Splendid Isolation

January 19 – April 21, 2013

“Memories of the outside world will never have the same tonality as those of home and, by recalling these memories, we add to our store of dreams; we are never real historians, but always near poets, and our emotion is perhaps nothing but an expression of a poetry that was lost.”

Gaston Bachelard, The Poetics of Space

What first began as a project of coincidence and uncanny similarities, a shared attraction to interior styling, the way a subject was positioned, the empty sadness in the photographs of Olga Chagaoutdinova, Miruna Dragan, Orest Semchishen and George Webber, has ended in a collection of still and moving images that are at core political in their definition of home.

To consolidate an idea of home is an impossible task. Words like property, landscape, and space, could all easily be used to describe the same thing. The difference in these terms is understandable, but how to account for all the emotion and memory infused into rooms and fields? What is the best word to describe both an internal and external sense of home – can you seamlessly join together how something feels with how it looks? Because words fall short of being able to accurately describe all of this, the camera becomes the perfect device to capture these varied and profound stories.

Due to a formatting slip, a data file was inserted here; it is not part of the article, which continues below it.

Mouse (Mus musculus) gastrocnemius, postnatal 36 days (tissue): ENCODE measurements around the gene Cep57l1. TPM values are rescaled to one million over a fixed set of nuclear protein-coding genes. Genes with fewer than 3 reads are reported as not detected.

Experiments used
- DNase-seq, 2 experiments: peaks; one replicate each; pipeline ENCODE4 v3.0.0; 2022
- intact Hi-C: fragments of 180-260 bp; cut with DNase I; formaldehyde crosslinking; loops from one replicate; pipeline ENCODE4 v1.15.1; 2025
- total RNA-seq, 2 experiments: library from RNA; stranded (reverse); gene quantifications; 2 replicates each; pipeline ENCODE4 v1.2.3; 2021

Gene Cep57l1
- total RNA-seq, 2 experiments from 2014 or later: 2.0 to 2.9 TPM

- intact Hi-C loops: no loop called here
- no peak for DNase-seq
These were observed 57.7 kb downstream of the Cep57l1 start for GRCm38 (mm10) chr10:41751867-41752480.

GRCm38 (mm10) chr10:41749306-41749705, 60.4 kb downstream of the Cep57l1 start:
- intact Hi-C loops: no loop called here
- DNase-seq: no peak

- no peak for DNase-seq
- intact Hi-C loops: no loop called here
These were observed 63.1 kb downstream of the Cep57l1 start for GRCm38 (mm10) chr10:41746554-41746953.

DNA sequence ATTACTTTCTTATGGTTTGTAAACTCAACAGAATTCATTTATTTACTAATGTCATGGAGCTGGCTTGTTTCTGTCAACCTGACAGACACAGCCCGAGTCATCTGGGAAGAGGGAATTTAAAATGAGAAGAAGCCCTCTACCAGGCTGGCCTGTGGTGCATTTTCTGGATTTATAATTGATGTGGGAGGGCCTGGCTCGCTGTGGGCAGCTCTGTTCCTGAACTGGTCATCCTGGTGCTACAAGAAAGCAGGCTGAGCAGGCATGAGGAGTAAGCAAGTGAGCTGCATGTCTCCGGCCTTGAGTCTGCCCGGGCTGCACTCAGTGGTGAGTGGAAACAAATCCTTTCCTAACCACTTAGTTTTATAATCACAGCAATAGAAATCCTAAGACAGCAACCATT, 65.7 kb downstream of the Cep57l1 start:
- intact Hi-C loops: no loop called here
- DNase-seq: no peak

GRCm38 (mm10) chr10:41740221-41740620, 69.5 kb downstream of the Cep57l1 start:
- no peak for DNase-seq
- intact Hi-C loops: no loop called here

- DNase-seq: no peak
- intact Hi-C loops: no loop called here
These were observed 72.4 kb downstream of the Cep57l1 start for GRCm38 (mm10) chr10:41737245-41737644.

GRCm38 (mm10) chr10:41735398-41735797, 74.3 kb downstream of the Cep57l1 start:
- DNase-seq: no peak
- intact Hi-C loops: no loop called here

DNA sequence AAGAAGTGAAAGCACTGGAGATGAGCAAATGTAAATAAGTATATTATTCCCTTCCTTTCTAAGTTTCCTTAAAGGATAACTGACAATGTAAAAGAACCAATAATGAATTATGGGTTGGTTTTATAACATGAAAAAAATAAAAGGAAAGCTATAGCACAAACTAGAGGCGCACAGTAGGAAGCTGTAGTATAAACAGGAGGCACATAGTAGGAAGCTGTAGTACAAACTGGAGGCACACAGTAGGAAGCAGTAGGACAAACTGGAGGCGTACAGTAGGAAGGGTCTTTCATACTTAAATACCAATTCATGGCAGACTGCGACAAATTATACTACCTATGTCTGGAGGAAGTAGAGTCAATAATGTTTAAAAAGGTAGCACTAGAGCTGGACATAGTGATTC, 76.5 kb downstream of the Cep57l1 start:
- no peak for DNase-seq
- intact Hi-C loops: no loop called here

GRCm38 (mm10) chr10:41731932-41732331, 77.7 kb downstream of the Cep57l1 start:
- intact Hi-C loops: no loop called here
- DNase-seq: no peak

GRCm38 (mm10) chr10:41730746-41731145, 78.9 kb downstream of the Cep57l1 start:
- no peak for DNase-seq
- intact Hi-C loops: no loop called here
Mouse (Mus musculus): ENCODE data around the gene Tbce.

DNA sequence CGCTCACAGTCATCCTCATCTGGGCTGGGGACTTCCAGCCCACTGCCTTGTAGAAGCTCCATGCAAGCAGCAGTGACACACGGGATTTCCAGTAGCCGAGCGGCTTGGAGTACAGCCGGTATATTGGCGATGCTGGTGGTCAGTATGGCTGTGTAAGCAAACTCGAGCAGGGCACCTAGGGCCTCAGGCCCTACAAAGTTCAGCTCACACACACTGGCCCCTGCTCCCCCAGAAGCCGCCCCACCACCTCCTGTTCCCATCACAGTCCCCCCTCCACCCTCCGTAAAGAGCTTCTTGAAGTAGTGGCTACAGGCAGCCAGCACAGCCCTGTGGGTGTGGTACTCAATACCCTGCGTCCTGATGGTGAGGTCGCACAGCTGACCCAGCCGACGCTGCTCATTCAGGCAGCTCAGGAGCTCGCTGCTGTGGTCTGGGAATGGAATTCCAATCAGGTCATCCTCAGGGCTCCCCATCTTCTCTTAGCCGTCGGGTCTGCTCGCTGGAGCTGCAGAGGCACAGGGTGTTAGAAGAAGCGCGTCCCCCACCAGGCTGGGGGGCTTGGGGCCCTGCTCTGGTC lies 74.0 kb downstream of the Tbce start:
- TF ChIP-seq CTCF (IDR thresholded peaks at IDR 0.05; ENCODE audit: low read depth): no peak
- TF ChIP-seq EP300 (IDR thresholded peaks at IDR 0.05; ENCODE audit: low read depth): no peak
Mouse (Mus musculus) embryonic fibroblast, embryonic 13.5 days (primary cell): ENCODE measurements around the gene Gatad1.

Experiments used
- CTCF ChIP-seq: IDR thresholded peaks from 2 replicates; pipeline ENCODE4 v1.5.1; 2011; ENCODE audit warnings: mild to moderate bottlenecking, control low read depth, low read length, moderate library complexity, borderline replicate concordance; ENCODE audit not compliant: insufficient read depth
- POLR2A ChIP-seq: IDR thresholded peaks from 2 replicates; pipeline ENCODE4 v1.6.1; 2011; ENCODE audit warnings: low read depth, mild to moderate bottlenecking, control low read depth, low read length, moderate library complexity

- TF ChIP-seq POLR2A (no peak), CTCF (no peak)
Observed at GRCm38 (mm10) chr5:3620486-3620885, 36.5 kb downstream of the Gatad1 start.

This exhibition spans the years 1976 to 2013 – geographically moving from Northern Alberta, spreading down toward the south of the province and into Saskatchewan, then reaching outward towards the United States, Mexico, Cuba, and then Russia. Each work is connected by a tangible, yet uncanny sense of continuity that breaks down differences in age, gender, and nationality of each of these four Alberta-based artists.

To offer a way through this rich and extremely dense landscape, I have borrowed Gaston Bachelard’s notion of creating a “store of dreams” as a way to consider these images of home. These include: The Domestic Dream, The Internal Dream, The Utopic Dream, and The Haunted Dream. A fifth reading is offered in the compendium publication. Resisting any introductions or other didactic material, we opted instead to intuitively mix time, place, culture, language, artist, and image – a true store of dreams – isolated and splendid